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Psalm 130 – Out of the Depths

Summary

The psalmist prays for help "out of the depths" and reminds Israel to hope in God's steadfast love.

Analysis

This is a lament psalm in which the pray-er cries out of the "depths" of human need--including probably some particular present trouble, but also the recognition that no people can "stand" before God without peril because of the reality of human sin. The only hope--a great hope!--lies in God's readiness to forgive (v. 4).


God's forgiving and redeeming love makes the psalmist able to wait in hope for the answer to prayer (v. 5). All waiting is not hopeful, of course, but it can be here because of the poet's firm trust in God. This "hopeful waiting," encouraged in the Old Testament (see also Psalm 39:7; Isaiah 8:17; 51:5), is echoed by Paul (Romans 8:25; Galatians 5:5); it is another way to speak of living in faith.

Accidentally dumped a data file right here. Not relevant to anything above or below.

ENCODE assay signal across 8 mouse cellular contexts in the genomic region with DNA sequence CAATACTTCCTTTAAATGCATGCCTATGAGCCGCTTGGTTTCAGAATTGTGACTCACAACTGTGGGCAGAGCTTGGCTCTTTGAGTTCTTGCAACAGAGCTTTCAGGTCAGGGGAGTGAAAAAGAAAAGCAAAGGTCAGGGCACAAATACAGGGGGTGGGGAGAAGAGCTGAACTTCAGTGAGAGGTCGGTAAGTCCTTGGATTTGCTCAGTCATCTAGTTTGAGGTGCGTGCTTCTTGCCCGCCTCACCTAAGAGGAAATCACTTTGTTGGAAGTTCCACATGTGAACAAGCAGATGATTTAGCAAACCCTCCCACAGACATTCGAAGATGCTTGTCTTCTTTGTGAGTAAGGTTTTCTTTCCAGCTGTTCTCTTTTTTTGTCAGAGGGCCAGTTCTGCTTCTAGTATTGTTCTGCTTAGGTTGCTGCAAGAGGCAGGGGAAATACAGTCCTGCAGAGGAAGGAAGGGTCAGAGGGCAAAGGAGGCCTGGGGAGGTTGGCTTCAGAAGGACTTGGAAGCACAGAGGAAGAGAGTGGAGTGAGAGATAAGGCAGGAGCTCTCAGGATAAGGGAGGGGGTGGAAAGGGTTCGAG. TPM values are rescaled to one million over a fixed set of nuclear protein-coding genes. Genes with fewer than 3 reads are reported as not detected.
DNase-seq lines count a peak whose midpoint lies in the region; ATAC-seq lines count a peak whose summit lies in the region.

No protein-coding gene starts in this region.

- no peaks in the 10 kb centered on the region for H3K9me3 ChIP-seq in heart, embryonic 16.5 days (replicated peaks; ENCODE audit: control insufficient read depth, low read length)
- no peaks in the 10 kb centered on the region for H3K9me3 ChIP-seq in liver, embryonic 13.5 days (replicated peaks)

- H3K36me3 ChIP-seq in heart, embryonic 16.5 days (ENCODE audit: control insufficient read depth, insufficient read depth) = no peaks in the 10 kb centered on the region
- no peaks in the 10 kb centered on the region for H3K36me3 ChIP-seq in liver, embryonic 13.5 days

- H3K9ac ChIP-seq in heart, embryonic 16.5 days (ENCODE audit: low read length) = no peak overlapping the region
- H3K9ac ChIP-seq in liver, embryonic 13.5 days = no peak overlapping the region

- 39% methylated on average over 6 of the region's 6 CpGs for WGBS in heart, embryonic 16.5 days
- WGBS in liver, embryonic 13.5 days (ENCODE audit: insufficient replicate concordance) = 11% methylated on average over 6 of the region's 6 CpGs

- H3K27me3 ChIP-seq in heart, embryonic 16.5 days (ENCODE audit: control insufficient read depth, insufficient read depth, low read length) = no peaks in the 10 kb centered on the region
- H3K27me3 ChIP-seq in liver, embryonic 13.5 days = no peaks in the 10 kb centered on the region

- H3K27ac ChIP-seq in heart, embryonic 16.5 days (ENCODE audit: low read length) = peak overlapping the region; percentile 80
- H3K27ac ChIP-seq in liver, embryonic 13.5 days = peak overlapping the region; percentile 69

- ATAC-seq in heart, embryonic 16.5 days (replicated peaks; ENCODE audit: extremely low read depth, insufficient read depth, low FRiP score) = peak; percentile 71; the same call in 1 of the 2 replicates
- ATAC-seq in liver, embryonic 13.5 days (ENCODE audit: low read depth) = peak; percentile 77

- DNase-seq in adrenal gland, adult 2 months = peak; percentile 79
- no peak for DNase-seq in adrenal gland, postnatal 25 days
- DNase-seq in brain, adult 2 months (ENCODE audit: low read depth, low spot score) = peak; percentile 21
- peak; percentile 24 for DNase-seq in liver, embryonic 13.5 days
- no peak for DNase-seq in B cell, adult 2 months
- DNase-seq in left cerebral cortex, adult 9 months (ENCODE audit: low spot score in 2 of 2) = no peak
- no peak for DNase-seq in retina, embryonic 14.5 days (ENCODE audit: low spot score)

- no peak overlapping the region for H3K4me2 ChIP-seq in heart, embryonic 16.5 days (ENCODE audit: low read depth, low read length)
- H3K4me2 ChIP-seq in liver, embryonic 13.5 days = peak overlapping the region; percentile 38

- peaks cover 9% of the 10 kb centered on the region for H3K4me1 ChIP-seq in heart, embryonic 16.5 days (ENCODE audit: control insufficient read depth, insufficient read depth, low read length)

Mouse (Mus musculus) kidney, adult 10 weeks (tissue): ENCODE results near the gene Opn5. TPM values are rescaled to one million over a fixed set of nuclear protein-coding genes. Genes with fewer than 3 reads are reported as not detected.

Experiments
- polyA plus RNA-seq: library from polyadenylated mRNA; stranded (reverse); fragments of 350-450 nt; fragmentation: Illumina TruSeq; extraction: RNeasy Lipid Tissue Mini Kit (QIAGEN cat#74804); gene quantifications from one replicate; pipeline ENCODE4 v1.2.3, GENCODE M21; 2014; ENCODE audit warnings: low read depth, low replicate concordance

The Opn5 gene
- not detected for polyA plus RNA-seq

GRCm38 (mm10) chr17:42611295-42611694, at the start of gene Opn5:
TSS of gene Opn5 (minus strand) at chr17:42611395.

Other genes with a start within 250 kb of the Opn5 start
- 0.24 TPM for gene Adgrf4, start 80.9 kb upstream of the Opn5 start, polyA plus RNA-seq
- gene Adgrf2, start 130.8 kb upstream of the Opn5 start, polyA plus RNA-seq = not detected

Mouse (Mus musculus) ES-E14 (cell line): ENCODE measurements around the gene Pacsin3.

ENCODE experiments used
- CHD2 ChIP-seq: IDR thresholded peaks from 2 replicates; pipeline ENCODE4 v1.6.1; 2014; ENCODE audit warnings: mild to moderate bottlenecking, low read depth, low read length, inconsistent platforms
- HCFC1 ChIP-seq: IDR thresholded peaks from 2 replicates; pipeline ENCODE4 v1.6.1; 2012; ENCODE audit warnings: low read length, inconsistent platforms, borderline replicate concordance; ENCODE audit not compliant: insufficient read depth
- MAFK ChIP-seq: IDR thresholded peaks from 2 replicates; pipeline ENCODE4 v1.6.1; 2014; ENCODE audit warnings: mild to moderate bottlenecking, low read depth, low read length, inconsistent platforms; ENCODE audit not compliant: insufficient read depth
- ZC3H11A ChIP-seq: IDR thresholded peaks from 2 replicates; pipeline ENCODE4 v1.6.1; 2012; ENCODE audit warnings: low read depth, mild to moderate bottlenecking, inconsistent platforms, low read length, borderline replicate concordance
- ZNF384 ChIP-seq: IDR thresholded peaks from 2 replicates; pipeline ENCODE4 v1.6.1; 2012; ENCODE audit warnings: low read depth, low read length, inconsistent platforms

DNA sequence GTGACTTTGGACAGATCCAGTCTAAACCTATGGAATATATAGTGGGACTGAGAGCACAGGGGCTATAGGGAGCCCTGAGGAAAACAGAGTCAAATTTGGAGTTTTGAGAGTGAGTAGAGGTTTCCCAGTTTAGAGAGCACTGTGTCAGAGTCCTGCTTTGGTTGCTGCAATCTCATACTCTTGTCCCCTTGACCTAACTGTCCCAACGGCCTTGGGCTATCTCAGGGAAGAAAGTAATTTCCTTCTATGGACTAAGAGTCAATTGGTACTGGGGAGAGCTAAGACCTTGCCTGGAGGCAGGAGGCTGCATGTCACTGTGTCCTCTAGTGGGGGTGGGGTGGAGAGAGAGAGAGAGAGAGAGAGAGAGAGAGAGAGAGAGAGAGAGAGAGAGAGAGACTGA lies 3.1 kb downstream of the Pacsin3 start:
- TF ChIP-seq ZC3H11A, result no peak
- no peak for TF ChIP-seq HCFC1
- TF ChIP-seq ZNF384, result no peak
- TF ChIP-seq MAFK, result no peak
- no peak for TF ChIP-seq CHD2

The psalm ends by turning from petition to proclamation, assuring the hearer, then and now, of God's steadfast love and power to redeem (v. 7).

Psalm 130

Waiting for Divine Redemption

A Song of Ascents.
1 Out of the depths I cry to you, O Lord.
2   Lord, hear my voice!
Let your ears be attentive
   to the voice of my supplications!


3 If you, O Lord, should mark iniquities,
   Lord, who could stand?
4 But there is forgiveness with you,
   so that you may be revered.


5 I wait for the Lord, my soul waits,
   and in his word I hope;
6 my soul waits for the Lord
   more than those who watch for the morning,
   more than those who watch for the morning.


7 O Israel, hope in the Lord!
   For with the Lord there is steadfast love,
   and with him is great power to redeem.
8 It is he who will redeem Israel
   from all its iniquities.

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10 February 2011

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